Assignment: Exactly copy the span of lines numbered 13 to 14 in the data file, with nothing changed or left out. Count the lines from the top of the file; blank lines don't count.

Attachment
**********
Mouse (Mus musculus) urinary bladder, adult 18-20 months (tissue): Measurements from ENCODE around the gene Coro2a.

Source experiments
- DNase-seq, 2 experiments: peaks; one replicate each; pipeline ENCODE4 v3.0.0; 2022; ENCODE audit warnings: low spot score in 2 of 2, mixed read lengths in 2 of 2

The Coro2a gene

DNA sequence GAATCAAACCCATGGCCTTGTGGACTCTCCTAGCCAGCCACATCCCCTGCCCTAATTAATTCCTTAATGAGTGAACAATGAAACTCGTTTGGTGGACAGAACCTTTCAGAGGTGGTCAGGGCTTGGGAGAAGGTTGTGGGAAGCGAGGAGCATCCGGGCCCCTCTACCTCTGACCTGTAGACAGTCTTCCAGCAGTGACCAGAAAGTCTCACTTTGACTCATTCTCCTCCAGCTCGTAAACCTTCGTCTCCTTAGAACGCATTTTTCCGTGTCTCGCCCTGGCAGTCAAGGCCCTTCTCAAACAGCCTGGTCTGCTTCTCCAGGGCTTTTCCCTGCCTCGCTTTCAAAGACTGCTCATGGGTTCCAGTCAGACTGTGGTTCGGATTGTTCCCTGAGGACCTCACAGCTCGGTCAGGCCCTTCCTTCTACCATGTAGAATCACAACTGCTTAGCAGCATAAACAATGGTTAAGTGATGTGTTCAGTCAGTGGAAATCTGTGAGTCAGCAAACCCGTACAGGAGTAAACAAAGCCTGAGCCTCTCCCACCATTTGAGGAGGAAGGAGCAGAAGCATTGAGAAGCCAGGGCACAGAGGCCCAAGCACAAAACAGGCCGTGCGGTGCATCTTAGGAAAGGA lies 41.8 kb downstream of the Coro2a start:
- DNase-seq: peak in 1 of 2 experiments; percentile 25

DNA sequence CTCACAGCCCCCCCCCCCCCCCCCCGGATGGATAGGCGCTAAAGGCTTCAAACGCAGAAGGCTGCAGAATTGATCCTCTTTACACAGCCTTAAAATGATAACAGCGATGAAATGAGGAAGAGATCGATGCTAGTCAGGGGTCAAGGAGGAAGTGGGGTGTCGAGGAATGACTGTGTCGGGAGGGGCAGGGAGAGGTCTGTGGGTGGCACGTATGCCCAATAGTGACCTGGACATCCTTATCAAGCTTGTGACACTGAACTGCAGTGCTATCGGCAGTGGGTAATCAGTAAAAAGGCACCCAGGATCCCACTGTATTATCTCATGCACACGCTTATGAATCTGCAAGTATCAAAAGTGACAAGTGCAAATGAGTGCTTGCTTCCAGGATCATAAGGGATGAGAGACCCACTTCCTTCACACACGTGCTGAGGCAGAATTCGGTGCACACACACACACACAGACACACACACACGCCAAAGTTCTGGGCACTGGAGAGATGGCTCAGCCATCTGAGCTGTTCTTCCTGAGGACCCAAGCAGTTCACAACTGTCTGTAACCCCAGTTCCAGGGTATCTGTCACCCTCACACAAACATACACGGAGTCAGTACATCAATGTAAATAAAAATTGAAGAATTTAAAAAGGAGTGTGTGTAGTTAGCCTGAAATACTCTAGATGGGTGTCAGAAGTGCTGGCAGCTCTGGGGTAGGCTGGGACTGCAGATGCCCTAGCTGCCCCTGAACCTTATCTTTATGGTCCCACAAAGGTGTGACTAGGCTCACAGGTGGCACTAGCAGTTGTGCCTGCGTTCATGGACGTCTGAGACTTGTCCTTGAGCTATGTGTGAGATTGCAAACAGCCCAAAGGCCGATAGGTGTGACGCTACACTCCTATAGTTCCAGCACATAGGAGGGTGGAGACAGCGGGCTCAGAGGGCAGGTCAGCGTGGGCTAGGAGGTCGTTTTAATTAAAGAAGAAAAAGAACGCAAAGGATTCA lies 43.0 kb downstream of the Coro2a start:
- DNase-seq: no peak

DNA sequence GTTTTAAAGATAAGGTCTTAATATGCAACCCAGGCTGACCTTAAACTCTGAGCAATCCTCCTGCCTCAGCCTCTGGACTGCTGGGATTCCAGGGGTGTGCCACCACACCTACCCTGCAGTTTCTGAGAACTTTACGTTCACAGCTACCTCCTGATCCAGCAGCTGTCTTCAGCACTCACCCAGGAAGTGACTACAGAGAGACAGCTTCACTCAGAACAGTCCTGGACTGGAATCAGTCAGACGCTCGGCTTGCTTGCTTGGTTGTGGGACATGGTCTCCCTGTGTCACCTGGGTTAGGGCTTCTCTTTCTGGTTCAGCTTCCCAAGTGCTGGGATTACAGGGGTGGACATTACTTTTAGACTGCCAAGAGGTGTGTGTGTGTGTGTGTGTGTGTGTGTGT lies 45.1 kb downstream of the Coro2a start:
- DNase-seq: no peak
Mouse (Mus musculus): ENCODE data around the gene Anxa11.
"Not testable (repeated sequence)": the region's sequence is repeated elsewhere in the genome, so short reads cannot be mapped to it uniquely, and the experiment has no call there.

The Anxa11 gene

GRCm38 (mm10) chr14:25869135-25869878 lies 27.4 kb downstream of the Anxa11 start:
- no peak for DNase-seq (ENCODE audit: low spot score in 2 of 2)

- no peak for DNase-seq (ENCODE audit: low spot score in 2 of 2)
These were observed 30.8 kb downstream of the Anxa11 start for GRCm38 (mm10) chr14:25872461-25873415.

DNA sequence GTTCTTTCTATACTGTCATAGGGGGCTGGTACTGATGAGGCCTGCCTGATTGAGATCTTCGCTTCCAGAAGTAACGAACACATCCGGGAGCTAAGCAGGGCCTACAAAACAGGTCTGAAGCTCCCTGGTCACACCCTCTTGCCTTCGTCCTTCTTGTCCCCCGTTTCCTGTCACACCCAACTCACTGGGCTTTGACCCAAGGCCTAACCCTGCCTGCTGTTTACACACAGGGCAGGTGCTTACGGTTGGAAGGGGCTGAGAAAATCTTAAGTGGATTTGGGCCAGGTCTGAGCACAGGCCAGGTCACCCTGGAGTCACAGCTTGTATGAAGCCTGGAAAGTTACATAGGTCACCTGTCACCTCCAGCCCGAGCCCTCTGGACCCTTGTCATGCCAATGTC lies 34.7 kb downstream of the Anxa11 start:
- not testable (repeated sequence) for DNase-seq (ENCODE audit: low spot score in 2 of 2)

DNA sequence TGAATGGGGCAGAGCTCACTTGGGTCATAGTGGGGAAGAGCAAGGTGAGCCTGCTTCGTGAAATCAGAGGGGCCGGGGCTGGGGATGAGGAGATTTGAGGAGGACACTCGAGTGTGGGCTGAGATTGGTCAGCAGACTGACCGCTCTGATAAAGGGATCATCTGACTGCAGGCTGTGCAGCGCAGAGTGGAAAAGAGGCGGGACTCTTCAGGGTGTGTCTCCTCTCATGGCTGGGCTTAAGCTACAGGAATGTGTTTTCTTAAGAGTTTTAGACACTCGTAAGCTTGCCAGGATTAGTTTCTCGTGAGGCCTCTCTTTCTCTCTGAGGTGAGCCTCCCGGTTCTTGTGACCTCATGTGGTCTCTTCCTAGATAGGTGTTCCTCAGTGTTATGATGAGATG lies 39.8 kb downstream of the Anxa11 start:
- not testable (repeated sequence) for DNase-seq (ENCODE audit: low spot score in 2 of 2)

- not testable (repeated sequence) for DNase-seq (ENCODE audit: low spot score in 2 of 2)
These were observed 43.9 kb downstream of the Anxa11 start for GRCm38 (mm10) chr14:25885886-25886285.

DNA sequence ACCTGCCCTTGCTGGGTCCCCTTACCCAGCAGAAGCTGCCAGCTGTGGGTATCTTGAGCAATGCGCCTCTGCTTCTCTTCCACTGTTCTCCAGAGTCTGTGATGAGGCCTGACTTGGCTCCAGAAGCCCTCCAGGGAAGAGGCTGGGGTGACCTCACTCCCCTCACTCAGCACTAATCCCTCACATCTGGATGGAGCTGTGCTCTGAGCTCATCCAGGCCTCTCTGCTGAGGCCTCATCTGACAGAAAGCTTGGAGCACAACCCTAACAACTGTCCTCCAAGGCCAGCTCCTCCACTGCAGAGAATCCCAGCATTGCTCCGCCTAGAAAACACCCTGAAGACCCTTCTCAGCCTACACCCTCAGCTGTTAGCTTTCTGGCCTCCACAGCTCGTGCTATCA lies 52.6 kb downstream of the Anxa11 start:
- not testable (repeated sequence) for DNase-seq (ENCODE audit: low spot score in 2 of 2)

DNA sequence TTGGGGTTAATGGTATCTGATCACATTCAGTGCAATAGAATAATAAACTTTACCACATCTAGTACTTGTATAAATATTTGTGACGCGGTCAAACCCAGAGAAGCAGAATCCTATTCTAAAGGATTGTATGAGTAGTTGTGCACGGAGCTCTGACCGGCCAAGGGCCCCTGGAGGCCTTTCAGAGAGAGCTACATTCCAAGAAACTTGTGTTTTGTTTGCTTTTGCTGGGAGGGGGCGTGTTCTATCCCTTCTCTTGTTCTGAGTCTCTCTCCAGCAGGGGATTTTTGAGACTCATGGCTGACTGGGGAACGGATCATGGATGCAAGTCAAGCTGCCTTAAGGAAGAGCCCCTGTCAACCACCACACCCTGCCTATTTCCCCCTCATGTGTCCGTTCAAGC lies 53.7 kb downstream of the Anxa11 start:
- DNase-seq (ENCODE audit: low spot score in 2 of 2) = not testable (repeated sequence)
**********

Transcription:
The Anxa11 gene

GRCm38 (mm10) chr14:25869135-25869878 lies 27.4 kb downstream of the Anxa11 start: